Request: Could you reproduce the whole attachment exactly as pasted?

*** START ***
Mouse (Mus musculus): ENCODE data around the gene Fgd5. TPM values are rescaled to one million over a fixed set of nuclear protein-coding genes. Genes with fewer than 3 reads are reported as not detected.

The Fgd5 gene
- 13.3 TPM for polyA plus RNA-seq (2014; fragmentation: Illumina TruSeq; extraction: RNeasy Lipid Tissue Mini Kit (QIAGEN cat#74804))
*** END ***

Mouse (Mus musculus): ENCODE data around the gene Fgd5. TPM values are rescaled to one million over a fixed set of nuclear protein-coding genes. Genes with fewer than 3 reads are reported as not detected.

The Fgd5 gene
- 13.3 TPM for polyA plus RNA-seq (2014; fragmentation: Illumina TruSeq; extraction: RNeasy Lipid Tissue Mini Kit (QIAGEN cat#74804))